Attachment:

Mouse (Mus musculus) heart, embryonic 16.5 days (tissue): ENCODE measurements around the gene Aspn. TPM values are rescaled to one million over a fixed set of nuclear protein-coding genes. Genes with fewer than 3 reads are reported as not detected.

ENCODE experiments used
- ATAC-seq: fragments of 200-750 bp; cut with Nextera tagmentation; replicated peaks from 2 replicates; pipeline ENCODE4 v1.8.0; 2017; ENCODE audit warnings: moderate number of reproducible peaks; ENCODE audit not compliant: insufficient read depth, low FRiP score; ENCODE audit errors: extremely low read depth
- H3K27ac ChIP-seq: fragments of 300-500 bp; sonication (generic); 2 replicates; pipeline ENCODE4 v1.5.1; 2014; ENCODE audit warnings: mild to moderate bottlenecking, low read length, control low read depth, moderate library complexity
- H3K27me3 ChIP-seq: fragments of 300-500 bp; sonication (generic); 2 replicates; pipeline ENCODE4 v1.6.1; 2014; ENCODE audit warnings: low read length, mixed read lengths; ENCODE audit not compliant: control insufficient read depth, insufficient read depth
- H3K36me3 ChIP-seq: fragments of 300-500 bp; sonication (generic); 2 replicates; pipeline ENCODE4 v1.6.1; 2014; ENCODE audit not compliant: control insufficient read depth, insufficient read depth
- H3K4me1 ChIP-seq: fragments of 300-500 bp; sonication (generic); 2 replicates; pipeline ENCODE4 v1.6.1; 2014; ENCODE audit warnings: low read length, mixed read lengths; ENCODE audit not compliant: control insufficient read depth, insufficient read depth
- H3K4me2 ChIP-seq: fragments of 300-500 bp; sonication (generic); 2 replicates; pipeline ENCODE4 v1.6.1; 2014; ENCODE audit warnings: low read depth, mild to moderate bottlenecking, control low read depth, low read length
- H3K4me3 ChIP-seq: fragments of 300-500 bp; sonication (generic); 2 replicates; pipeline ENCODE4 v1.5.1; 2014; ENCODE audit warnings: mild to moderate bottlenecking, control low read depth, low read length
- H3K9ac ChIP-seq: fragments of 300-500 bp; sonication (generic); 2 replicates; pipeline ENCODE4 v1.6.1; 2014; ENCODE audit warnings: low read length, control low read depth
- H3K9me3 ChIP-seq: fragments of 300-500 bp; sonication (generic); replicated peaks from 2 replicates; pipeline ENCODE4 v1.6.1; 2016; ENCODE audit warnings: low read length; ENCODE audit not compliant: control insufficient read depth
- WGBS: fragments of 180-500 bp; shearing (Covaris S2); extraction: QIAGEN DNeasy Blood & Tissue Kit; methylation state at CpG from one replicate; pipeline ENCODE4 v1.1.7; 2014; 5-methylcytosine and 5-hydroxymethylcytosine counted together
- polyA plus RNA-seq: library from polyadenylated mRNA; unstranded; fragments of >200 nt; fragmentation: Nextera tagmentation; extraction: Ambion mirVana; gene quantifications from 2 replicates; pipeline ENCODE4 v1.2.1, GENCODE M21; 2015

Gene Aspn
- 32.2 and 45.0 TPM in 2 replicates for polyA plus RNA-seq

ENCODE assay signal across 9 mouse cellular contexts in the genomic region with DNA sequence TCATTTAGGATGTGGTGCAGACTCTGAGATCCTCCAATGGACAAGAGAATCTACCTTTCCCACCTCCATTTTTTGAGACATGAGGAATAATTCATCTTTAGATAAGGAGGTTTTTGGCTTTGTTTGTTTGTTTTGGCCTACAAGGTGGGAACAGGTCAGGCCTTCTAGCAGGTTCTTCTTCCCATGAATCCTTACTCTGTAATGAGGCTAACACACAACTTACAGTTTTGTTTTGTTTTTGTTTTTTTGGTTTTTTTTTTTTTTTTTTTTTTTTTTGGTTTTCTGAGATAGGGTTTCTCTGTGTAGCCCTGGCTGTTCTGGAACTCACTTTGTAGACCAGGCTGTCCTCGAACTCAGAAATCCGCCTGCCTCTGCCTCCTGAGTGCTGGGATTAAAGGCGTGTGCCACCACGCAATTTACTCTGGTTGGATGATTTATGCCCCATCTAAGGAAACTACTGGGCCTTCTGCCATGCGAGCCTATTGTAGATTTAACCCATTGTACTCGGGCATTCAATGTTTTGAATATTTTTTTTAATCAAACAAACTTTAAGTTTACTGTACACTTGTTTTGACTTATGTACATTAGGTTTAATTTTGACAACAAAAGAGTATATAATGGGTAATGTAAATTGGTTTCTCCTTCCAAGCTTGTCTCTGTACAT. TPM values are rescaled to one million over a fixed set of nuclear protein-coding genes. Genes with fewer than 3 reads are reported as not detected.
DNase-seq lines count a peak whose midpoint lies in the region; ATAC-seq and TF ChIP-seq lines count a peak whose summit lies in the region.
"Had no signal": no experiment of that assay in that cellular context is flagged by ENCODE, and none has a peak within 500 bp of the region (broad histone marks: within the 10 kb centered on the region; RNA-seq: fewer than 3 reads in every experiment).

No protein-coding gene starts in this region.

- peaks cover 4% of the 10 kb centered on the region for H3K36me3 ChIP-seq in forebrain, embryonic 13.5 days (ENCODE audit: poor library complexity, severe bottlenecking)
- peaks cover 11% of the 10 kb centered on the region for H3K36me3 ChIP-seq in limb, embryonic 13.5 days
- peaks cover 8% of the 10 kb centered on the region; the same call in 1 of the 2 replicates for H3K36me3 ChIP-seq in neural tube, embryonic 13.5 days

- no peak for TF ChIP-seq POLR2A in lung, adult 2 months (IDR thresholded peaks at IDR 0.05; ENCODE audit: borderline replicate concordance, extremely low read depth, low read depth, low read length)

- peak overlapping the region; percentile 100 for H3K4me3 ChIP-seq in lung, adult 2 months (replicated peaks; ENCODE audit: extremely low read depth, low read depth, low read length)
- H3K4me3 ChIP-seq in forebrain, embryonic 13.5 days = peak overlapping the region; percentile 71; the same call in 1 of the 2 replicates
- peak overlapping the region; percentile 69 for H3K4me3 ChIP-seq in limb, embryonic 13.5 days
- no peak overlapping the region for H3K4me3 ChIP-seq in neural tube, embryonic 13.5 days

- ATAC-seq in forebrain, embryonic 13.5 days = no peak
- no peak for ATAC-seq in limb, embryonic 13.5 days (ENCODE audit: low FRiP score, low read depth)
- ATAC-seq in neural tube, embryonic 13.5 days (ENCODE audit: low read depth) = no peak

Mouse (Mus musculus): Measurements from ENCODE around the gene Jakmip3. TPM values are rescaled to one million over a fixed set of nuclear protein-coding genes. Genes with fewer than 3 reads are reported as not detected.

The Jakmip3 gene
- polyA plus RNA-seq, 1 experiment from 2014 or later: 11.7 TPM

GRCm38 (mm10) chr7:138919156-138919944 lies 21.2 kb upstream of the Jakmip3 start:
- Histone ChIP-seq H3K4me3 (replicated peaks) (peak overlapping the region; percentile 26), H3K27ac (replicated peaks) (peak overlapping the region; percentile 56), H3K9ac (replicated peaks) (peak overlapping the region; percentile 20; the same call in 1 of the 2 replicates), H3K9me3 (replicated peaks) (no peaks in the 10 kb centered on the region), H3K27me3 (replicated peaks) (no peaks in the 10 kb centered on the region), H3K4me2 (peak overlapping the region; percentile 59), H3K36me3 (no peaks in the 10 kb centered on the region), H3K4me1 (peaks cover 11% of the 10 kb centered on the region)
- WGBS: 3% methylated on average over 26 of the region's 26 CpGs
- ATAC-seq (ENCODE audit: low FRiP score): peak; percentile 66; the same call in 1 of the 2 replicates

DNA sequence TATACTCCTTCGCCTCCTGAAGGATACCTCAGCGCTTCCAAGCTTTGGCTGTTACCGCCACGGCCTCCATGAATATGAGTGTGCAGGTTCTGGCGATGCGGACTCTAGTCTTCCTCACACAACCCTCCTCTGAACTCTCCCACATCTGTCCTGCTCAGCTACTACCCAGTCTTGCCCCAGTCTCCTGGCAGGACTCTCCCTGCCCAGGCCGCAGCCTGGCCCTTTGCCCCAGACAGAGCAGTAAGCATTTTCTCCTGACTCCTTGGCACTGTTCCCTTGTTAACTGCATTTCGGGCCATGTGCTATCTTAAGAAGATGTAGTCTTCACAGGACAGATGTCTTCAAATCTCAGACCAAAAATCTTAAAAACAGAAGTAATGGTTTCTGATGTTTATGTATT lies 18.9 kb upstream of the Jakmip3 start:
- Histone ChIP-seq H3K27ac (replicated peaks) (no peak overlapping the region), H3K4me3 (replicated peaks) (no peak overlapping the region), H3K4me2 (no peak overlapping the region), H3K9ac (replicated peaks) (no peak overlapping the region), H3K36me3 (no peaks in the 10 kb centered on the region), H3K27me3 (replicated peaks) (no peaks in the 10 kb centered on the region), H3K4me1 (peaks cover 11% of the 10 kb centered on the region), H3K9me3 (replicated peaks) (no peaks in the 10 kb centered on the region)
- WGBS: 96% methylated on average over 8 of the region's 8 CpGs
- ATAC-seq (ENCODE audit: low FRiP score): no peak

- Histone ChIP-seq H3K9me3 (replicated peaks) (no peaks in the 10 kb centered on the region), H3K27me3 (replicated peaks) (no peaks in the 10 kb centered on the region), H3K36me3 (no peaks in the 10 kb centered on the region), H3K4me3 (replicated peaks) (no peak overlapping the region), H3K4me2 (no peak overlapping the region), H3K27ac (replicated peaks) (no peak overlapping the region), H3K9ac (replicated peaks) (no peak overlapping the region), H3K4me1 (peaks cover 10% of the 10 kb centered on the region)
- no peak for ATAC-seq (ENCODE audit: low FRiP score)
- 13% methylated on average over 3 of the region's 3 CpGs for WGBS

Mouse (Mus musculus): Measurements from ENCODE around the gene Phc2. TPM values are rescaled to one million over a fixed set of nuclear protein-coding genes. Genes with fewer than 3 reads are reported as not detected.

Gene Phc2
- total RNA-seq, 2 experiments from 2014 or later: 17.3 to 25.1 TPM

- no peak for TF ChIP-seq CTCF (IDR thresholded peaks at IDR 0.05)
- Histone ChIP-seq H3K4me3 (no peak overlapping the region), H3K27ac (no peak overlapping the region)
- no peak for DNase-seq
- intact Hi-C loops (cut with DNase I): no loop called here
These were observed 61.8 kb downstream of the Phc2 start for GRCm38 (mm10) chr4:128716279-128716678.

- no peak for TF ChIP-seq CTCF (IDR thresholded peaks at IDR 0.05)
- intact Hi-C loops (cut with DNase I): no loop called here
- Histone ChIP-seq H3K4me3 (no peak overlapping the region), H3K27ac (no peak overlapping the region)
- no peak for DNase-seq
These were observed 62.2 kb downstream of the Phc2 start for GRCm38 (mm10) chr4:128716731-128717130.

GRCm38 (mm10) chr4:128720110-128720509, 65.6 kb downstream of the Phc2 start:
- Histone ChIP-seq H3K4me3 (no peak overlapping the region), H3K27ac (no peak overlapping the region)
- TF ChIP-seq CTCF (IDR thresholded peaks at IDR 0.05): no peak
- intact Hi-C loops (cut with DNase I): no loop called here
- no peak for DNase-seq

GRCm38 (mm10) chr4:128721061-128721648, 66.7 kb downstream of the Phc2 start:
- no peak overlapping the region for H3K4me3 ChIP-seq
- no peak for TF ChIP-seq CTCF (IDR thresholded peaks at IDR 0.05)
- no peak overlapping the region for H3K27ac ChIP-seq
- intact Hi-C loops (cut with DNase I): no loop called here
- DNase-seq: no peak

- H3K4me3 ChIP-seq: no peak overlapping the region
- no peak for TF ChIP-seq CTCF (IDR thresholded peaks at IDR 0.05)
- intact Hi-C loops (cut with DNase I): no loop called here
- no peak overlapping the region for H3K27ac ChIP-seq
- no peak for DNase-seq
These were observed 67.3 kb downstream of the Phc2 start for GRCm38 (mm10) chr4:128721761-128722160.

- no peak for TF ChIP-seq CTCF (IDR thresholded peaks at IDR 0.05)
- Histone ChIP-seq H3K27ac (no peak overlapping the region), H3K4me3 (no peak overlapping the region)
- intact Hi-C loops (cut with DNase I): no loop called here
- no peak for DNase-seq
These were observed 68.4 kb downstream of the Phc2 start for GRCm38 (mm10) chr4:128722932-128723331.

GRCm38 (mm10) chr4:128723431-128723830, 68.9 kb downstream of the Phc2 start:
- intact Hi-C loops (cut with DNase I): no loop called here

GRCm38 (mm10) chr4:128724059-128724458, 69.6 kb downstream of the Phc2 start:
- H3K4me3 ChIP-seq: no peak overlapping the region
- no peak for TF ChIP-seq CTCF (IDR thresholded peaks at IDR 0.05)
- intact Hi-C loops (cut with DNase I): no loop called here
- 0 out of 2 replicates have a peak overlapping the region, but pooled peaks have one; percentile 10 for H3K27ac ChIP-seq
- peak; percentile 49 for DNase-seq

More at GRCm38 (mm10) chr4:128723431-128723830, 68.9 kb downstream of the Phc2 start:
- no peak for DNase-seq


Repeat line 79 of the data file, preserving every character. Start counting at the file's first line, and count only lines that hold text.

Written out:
These were observed 68.4 kb downstream of the Phc2 start for GRCm38 (mm10) chr4:128722932-128723331.